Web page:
El Loco Gringo Viejo

I recently wrote a column on one of my youthful heroes, astronaut Jack Schmitt, and on June 20 we marked the birthday of another boyhood idol who I’ve never written about. But I have my old-age role models as well. Nana is one and another is 19th Century newsman, author and world-class cynic Ambrose Bierce, who would be 175 today if still alive. I say “if” because aside from the standard actuarial tables there’s no reason to suppose he’s deceased. Bierce disappeared into the maelstrom of revolutionary Mexico in 1913 and hasn’t been seen since.

He was 71 years old, severely asthmatic and suffering the usual aches, pains and losses of advancing age, depressed by the deaths of his two sons and his estranged wife. After a tour of the Civil War battlefields he had fought over as as a young man, he crossed the border at Juarez and apparently accompanied Villa’s forces  as they drove south to Ciudad Chihuahua. In his last communication  from that city in December, he closed the letter with, “As to me, I leave here tomorrow for an unknown destination.”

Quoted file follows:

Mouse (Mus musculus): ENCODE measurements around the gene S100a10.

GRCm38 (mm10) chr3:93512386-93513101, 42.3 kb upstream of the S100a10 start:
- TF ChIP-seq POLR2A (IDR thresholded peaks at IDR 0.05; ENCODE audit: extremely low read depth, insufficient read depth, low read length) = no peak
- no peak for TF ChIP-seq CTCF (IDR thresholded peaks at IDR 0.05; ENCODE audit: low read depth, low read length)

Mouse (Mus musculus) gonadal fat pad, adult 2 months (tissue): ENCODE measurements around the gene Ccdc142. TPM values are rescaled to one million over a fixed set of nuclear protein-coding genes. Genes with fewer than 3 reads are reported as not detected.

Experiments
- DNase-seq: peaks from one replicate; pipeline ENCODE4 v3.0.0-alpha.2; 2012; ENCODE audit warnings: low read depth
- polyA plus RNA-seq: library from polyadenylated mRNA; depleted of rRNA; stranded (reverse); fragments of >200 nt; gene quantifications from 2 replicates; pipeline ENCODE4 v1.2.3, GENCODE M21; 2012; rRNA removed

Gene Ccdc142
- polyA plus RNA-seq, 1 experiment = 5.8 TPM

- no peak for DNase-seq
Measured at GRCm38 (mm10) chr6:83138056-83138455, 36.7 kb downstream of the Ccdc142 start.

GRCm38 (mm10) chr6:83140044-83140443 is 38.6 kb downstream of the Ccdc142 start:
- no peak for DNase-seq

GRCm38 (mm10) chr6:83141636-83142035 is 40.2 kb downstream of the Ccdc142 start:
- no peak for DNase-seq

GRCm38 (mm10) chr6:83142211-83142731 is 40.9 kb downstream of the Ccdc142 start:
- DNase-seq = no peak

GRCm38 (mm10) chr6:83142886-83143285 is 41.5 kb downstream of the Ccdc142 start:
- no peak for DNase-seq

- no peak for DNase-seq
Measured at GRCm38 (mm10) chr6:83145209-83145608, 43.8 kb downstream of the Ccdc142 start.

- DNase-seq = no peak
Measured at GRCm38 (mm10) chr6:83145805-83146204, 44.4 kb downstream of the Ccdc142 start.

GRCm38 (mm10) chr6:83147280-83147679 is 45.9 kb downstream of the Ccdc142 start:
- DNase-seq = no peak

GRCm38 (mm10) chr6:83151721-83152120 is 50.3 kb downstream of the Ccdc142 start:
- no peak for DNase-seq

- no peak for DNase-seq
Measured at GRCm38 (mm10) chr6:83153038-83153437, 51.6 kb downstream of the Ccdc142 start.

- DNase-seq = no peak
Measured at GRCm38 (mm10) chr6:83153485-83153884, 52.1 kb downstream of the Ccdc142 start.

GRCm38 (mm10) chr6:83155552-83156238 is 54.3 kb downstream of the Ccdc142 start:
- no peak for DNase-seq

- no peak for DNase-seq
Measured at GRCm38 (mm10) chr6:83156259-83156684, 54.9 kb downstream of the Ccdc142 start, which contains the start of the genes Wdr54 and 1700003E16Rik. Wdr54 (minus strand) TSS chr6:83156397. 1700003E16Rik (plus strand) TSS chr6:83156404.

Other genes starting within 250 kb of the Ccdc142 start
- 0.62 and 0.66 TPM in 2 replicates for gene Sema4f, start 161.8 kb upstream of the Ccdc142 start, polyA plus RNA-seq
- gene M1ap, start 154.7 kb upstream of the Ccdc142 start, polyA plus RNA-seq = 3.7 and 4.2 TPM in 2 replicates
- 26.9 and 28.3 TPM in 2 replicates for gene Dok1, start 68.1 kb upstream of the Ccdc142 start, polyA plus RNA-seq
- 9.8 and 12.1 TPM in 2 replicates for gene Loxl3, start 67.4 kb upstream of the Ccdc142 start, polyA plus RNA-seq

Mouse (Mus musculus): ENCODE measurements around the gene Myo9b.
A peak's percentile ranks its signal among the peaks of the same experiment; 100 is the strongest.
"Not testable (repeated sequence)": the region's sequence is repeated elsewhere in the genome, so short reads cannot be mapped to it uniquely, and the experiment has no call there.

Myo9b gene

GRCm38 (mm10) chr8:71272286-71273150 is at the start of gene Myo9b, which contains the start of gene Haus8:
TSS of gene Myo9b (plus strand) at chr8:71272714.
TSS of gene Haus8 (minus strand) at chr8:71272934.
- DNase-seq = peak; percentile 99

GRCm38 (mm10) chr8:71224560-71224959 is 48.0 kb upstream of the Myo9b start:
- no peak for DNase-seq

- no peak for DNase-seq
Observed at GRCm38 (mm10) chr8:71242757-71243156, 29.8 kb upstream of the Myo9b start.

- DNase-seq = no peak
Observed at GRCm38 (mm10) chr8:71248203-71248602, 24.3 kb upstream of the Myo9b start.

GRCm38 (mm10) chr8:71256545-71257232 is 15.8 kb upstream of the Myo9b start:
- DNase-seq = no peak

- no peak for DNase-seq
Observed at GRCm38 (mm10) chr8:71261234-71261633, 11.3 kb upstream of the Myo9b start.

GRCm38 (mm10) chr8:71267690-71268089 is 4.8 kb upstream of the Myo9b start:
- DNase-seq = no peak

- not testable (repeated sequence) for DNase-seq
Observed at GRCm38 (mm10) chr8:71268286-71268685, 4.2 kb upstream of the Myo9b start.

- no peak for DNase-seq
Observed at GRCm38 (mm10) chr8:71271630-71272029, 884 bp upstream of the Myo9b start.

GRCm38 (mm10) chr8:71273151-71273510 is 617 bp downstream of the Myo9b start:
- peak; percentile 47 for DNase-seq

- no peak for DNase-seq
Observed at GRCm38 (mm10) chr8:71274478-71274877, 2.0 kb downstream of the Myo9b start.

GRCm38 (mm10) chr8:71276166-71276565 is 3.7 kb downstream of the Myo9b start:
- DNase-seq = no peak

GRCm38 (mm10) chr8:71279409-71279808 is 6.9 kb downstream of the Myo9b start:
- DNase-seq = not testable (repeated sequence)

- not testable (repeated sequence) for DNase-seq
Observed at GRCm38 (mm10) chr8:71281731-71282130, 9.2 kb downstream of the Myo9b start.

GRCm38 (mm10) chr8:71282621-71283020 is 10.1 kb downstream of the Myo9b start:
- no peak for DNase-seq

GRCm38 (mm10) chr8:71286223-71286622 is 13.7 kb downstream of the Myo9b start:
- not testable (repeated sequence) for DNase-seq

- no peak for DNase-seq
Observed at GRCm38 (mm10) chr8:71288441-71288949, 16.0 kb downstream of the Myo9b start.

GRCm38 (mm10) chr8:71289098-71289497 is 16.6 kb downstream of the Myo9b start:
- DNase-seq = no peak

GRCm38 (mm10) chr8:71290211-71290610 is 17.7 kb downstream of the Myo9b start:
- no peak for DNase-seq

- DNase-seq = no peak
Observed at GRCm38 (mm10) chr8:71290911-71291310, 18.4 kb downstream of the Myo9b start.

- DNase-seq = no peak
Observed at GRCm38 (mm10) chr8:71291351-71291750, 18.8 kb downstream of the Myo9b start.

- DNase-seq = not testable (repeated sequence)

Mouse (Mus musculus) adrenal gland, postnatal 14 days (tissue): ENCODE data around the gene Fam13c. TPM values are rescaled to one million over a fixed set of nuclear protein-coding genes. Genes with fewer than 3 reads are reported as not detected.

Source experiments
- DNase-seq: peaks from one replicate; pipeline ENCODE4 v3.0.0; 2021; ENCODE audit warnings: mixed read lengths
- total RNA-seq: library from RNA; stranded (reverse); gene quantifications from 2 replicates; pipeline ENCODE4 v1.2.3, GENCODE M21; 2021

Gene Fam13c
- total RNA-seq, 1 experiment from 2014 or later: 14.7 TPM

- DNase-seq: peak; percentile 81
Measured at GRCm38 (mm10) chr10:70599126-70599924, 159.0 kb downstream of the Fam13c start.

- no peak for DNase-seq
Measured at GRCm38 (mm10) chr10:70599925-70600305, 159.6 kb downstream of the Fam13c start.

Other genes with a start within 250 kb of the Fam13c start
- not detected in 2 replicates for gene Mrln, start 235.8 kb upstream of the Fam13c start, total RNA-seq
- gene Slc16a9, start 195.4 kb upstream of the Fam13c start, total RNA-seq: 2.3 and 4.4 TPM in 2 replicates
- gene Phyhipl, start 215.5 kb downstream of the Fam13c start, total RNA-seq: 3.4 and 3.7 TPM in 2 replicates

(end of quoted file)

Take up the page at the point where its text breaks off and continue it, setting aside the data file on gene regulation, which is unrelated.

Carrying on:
Despite his prickly personality and sarcastic, biting wit, Bierce was not without influential friends and admirers, including long-time boss William Randolph Hearst. Inquiries were made at the time, but the chaotic conditions in northern Mexico made it impossible to conduct anything like a thorough investigation.

Numerous intriguing theories persist to this day. He may be buried in a mass grave at Ojinaga, across the river from Presidio, Texas, or Villa may have had the old man shot in a moment of anger, or Bierce may have ended as god of a tribe in the jungles of Central America. A bronze plaque in the campo santo of a remote village in the Sierra Madre Oriental in Coahuila is said to mark the grave of an old gringo killed by drunken federales. But nobody knows.

In one of his last letters he wrote:

Good bye. If you hear of my being stood up against a Mexican stone wall and shot to rags please know that I think that a pretty good way to depart this life. It beats old age, disease and falling down the stairs. To be a Gringo in Mexico – ah, that is euthanasia!

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